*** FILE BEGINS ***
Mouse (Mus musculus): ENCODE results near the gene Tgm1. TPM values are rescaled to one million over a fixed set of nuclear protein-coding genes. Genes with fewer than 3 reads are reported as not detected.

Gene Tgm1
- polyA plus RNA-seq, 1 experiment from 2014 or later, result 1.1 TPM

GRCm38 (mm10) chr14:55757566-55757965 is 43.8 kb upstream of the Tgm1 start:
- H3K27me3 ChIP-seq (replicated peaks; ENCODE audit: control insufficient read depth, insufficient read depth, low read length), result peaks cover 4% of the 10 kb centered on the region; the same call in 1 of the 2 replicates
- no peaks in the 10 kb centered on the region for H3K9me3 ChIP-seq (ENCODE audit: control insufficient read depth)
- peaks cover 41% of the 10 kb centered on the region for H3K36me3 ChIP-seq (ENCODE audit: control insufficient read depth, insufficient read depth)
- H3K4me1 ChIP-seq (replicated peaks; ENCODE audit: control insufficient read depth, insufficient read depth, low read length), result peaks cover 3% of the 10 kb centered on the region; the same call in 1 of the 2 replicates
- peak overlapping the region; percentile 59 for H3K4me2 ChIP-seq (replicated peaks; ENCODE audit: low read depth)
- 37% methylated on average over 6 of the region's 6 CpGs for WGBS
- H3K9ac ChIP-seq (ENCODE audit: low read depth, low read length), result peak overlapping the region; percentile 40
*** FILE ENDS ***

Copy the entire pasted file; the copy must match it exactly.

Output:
Mouse (Mus musculus): ENCODE results near the gene Tgm1. TPM values are rescaled to one million over a fixed set of nuclear protein-coding genes. Genes with fewer than 3 reads are reported as not detected.

Gene Tgm1
- polyA plus RNA-seq, 1 experiment from 2014 or later, result 1.1 TPM

GRCm38 (mm10) chr14:55757566-55757965 is 43.8 kb upstream of the Tgm1 start:
- H3K27me3 ChIP-seq (replicated peaks; ENCODE audit: control insufficient read depth, insufficient read depth, low read length), result peaks cover 4% of the 10 kb centered on the region; the same call in 1 of the 2 replicates
- no peaks in the 10 kb centered on the region for H3K9me3 ChIP-seq (ENCODE audit: control insufficient read depth)
- peaks cover 41% of the 10 kb centered on the region for H3K36me3 ChIP-seq (ENCODE audit: control insufficient read depth, insufficient read depth)
- H3K4me1 ChIP-seq (replicated peaks; ENCODE audit: control insufficient read depth, insufficient read depth, low read length), result peaks cover 3% of the 10 kb centered on the region; the same call in 1 of the 2 replicates
- peak overlapping the region; percentile 59 for H3K4me2 ChIP-seq (replicated peaks; ENCODE audit: low read depth)
- 37% methylated on average over 6 of the region's 6 CpGs for WGBS
- H3K9ac ChIP-seq (ENCODE audit: low read depth, low read length), result peak overlapping the region; percentile 40